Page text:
If you’ve heard about the social determinants of health (SDOH), it may be thanks to campaigns launched by the American Academy of Family Physicians and the American Academy of Pediatrics. But if your workplace doesn’t actually screen for patients’ working and living conditions, you’re among the majority of healthcare providers, according to new research in the Journal of the American Medical Association.
For the study, the authors looked at whether physician practices and hospitals asked patients about food insecurity, housing instability, utility needs, transportation needs, and experience with interpersonal violence, using the 2017-2018 National Survey of Healthcare Organizations and Systems.
Analyzing responses from nearly 3,000 HCPs, researchers found just 24 percent of hospitals and 19 percent of physician practices screened for all five criteria; 33 percent of hospitals and 8 percent of physician practices screened for none. That means many providers are missing valuable opportunities to spot and address potential sources of serious health conditions among patients.
Here’s why you should care about SDOH screening — and the important role NPs, PAs and RNs play in incorporating it into everyday routines.
What are SDOH and why do they matter?
Social determinants of health (SDOH) are the conditions in the places people work, study, live and socialize, all of which have been found to affect a number of health outcomes.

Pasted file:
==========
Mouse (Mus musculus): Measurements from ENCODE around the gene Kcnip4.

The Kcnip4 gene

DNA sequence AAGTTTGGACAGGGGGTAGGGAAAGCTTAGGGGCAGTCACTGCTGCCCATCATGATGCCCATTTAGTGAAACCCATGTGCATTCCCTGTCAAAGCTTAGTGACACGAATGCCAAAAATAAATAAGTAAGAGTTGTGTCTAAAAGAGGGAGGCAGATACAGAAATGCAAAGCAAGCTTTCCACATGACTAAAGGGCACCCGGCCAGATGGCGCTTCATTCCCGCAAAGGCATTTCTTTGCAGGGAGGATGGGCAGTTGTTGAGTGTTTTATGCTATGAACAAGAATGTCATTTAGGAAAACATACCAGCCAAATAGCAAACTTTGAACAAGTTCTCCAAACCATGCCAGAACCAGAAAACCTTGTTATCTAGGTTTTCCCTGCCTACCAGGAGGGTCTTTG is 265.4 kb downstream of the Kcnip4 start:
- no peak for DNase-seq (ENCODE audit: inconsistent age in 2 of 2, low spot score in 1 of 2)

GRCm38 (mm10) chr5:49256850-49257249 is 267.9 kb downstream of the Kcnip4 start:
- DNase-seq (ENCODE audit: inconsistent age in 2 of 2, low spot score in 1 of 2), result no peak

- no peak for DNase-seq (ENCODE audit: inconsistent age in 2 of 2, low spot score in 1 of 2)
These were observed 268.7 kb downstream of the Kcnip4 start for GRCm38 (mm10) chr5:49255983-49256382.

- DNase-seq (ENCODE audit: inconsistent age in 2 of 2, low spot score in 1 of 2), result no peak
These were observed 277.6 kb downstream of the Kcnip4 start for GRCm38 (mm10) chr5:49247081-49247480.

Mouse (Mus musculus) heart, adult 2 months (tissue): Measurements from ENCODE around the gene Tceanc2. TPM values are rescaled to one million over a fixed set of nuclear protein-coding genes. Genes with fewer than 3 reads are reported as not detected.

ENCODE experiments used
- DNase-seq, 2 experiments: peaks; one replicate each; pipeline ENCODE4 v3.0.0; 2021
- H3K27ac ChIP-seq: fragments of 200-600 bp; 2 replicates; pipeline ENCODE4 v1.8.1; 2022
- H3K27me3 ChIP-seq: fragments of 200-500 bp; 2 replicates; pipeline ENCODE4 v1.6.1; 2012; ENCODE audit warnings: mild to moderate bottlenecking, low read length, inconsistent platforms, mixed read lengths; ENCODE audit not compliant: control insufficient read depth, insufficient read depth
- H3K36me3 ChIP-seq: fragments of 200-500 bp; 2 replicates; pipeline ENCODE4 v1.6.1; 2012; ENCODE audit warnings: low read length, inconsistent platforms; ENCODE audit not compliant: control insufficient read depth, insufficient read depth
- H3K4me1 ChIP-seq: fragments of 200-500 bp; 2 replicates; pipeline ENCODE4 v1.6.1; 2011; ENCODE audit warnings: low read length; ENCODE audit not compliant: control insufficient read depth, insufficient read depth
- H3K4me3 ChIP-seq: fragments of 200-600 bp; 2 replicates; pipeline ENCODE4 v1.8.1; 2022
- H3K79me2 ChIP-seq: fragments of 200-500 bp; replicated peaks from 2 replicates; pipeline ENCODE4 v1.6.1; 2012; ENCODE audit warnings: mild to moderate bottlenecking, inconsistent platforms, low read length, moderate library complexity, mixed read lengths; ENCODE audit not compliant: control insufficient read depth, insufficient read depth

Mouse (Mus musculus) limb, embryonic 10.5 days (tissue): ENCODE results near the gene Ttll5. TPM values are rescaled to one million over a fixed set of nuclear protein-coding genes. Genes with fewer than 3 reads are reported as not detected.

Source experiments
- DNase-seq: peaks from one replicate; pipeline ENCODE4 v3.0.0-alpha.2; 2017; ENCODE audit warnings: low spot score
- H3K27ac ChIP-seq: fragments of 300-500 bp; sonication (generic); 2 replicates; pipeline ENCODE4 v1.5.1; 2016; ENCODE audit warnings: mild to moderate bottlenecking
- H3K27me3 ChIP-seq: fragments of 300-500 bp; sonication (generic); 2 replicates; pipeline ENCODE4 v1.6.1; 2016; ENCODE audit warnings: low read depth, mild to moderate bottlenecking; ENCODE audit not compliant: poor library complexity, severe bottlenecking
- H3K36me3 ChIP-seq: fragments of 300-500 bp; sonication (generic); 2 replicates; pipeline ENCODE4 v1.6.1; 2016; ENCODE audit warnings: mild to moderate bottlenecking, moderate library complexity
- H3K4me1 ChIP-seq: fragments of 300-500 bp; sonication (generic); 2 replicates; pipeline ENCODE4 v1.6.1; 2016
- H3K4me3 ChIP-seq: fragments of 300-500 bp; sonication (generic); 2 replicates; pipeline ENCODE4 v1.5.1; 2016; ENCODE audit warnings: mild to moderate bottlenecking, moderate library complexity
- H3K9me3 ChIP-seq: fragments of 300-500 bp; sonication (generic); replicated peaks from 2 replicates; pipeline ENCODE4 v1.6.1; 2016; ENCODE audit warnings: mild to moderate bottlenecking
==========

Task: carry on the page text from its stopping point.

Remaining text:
Examples of SDOH, per the Centers for Disease Control and Prevention, include:
- Food and housing security
- Access to utilities and transport
- Interpersonal violence
- Economic stability
- Access to affordable healthcare
These factors create the conditions necessary for people to be healthy and thrive.
“I often tell fellow nurses that it’s not just the patient in the bed, but everything that they bring with them to the clinic or hospital — their environment and what’s going on around them,” Paul Kuehnert, DNP, tells Florence Health. Dr. Kuehnert is the associate vice president of programs for the Robert Wood Johnson Foundation (RWJF), a nonprofit focused on health equity and a leader in SDOH research and programming.
Dr. Kuehnert adds: Does the patient have a space to be physically active? What are their public transportation options? Where’s their nearest urgent care or pharmacy? What’s the quality of their school? All of these factors shape their health.
What does the research say?
To start, studies have found that economic insecurity can play a fundamental role in women’s risk of being diagnosed with HIV. In addition, social and economic factors may actually be more responsible for avoidable deaths from cardiovascular disease than an individual’s health behaviors.
Other research indicates that children between 1 and 5 who live in assisted housing have lower blood lead levels than kids who don’t receive housing assistance, and that kids whose families live paycheck-to-paycheck are significantly more likely to experience mental, behavioral and developmental disorders.
“Too often, when we talk about health, we point to the choices people make,” Dr. Kuehnert says. “We know personal responsibility certainly impacts people’s health. But the choices they make depend on the choices they have available to them.”
To take a practical example, housing affordability determines how much money a family can spend on other essentials they need to stay healthy. “When so much of a paycheck goes toward the rent or mortgage, it makes it hard to afford to go to the doctor, cover the utility bills, or maintain reliable transportation to go to work or school,” Dr. Kuehnert says.
Why are we hearing more about SDOH now?
The SDOH have become a hot topic after the Hospital Readmissions Reduction Program began levying financial penalties on healthcare facilities with excess patient readmissions. Instituted in 2012 by the Centers for Medicare and & Medicaid Services, the Medicare purchasing program aims to improve healthcare for Americans by linking payment to the quality of hospital care.